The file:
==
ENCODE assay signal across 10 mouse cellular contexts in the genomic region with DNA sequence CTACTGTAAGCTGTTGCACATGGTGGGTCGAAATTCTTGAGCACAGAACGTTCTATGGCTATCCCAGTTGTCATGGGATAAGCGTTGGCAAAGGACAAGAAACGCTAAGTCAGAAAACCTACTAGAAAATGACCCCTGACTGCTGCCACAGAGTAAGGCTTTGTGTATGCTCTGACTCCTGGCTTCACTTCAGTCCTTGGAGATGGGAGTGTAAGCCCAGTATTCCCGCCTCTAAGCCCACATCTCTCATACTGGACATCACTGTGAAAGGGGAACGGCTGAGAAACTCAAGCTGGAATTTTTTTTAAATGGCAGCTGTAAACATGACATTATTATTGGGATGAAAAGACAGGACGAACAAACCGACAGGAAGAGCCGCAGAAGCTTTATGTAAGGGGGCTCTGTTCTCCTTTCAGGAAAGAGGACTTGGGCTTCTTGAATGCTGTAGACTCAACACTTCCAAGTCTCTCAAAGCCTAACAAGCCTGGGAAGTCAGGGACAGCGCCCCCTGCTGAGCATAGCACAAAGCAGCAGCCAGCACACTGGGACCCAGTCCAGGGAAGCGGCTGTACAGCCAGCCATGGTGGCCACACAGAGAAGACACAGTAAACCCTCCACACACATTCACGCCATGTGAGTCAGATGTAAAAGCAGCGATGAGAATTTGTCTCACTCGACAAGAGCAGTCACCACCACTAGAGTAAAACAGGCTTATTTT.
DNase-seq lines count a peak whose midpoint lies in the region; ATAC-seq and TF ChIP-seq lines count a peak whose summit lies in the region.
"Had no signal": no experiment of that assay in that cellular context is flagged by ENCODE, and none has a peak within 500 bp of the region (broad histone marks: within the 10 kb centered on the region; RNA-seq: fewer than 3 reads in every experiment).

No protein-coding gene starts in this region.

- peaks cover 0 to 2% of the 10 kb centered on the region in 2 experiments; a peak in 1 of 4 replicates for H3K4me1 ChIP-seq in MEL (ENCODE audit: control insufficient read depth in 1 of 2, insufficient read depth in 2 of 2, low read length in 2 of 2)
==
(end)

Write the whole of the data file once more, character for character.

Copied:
ENCODE assay signal across 10 mouse cellular contexts in the genomic region with DNA sequence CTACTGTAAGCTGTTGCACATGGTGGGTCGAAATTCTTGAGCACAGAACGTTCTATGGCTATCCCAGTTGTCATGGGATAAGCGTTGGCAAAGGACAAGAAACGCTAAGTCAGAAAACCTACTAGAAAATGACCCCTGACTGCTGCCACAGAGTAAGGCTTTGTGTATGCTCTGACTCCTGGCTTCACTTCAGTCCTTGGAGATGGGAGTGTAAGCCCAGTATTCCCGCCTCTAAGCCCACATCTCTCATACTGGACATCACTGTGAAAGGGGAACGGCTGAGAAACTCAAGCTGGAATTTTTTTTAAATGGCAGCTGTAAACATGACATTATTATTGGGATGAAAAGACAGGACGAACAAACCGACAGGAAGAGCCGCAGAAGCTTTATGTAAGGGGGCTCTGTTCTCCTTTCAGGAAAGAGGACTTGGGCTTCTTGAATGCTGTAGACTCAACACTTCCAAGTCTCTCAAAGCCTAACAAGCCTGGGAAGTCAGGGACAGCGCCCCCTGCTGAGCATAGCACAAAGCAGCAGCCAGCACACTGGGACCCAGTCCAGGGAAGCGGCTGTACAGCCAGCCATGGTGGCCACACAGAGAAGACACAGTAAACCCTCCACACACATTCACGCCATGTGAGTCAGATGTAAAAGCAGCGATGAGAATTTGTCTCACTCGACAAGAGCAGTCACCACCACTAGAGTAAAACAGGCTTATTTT.
DNase-seq lines count a peak whose midpoint lies in the region; ATAC-seq and TF ChIP-seq lines count a peak whose summit lies in the region.
"Had no signal": no experiment of that assay in that cellular context is flagged by ENCODE, and none has a peak within 500 bp of the region (broad histone marks: within the 10 kb centered on the region; RNA-seq: fewer than 3 reads in every experiment).

No protein-coding gene starts in this region.

- peaks cover 0 to 2% of the 10 kb centered on the region in 2 experiments; a peak in 1 of 4 replicates for H3K4me1 ChIP-seq in MEL (ENCODE audit: control insufficient read depth in 1 of 2, insufficient read depth in 2 of 2, low read length in 2 of 2)